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    1. Kathy - I've heard the audio is very good too!

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  2. I know Neil Gaiman's books are a must-read after seeing so many rave reviews. I've yet to read this one but I know it's only a matter of time. Glad you enjoyed it, Wendy!

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    1. Melody - I've really enjoyed the books I have read by him. I think you would like it if you read it. :-)

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  3. I'm torn about this book. It sounds fantastic and I've heard some amazing reviews about this but I'm a little afraid that there might be too much tragedy. I'll read it one day but I may have to prep with some happy books first! Thanks for the review!

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    1. Katherine - It isn't a happy book, that's for sure. So yeah, finding the right time to read it would probably be a good idea.

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  4. This sounds great! I haven't read much by Neil Gaiman (only Neverwhere and Blueberry Girl). I really need to read more of his work.

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    1. A.M.B. - I haven't read either of those yet, but I want to. I am pretty sure I have a copy of Neverwhere. I enjoy his writing and think he's so imaginative. Good qualities for an author--necessary, really. :-)

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  5. I have this book but can you believe that I have not read it OR any of his other books? Unheard of, huh? I like what you said about being swept off your feet. I love to lose myself in a book. It hasn't happened since Night Film which was read some time ago.

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    1. Ti - You know it's a great book when the book can sweep you off your feet.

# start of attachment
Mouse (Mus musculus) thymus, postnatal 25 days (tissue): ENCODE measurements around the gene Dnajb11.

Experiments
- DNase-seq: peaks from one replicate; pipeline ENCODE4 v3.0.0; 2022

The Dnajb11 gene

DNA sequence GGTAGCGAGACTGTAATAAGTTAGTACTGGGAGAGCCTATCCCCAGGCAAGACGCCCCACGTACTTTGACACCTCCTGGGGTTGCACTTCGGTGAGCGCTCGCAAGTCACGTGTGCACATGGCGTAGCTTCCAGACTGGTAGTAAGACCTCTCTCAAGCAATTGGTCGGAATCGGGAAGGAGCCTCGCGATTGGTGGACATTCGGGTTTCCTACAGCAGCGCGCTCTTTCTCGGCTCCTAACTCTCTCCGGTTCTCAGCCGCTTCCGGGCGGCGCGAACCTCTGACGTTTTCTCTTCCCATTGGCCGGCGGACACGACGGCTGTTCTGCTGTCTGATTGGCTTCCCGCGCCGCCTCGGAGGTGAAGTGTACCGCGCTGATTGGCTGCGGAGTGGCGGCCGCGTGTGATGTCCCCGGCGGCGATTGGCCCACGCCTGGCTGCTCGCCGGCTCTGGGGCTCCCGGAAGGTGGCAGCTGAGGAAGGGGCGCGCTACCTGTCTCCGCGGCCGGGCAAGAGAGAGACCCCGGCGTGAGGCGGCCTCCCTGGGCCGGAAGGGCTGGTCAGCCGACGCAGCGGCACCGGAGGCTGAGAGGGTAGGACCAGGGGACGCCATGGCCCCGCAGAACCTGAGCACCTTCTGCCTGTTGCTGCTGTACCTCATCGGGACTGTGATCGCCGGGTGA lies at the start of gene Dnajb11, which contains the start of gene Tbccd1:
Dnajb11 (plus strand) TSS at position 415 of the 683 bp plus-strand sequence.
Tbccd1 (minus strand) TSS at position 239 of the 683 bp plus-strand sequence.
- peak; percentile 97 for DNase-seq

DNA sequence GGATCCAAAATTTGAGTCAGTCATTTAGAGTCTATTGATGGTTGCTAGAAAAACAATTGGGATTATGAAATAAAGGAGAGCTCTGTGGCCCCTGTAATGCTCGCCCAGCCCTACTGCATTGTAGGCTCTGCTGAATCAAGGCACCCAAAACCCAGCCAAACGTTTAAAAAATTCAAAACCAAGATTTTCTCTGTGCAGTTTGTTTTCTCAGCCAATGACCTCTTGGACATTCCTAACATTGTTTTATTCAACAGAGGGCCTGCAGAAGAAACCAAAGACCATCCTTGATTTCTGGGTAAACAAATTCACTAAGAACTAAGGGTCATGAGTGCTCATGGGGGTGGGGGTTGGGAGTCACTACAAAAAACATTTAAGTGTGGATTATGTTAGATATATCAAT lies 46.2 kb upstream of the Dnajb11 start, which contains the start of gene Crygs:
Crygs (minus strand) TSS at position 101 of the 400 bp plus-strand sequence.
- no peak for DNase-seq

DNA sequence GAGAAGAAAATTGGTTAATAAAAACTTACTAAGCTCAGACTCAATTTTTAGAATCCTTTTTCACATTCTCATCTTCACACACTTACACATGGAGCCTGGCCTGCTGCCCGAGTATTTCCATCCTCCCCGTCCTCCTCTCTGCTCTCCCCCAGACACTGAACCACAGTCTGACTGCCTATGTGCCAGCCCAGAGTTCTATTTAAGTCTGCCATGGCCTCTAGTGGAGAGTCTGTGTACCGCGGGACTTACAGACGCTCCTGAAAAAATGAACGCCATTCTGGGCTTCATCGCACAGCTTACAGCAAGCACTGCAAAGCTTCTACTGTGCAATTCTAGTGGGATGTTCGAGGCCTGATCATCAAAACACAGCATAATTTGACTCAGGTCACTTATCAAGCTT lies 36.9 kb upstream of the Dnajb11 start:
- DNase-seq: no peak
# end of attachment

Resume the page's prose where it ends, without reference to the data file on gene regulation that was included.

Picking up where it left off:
This one is on the shorter side and a fairly quick read. I hope you like it when you get to it.

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  6. I haven't read any of his work. It sounds very good.

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    1. Mystica - I've enjoyed the books I have read by him. I keep meaning to read more. I say that about a lot of authors. :-)

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  7. This book sounds wonderful. It is on my "to read" list -- maybe I should push it to the top.

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    1. Irene - I hope you enjoy it when you read it!

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  8. I am excited to read this one myself after reading your thoughts. Can you believe that I have only read Coraline by this author? Aack! I need to change that soon. It sounds like I should start with this book!

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    1. Samantha - I haven't read Coraline yet, but I want to. I've heard it said this one is an adult version of Caroline. I'll be interested to find out if that's true.

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  9. I need to schedule time for this one, I sounds wonderful

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    1. Diane - I enjoyed it. I actually picked it up to read a couple months before my actual tour date because I couldn't wait to dive in. :-)

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  10. I so can't wait to get a copy of this book myself - I've been hearing such amazing things and I'm so excited to read it!

    Thanks for being a part of the tour.

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    1. Heather - I hope you like it when you read it! It's worth it. :-)

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  11. I have only read Neil Gaiman once but I think this sounds quite good, will keep an eye out for it.

    Lainy http:://www.alwaysreading.net

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    1. Lainy - I hope you do get a chance to read it!

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  12. I loved this book. I've only read one other Gaiman book (Coraline), which I didn't enjoy. But I enjoyed the writing in that book and I'm hoping to read more of his works soon. Charming is just the right word for his books.

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    1. Athira - I am glad you liked this one too! It was so good! I haven't read Coraline yet, but I want to. What was it you didn't like about it?

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  13. The first chapter of this was included in the copy of Stardust that I recently read and reviewed.

    Thanks for a great review, its help me to make up my mind that yes I do want to read it. Something I wasn't sure of before.

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    1. Tracy - I hope you like it when you read it!

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  14. Still haven't read Gaiman :) but think I have this one on my shelves somewhere~ I'm missing out!

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    1. Stacy - I think he's a good story teller. I hope you like whatever you read by him when you read it.